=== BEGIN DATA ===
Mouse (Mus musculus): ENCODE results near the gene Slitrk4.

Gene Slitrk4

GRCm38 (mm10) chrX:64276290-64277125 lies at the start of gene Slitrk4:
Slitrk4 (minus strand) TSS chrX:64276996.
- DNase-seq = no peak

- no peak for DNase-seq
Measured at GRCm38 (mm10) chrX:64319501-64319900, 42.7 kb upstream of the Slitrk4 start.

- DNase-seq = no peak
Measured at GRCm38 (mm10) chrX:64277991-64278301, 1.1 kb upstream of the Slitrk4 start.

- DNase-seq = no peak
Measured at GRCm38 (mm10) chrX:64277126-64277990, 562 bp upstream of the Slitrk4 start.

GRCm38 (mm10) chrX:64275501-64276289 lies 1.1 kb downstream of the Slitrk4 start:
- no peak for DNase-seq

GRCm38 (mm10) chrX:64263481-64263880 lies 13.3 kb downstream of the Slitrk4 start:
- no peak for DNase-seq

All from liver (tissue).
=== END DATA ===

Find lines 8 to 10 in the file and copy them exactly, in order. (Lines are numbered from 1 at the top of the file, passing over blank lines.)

- DNase-seq = no peak
Measured at GRCm38 (mm10) chrX:64277991-64278301, 1.1 kb upstream of the Slitrk4 start.

- DNase-seq = no peak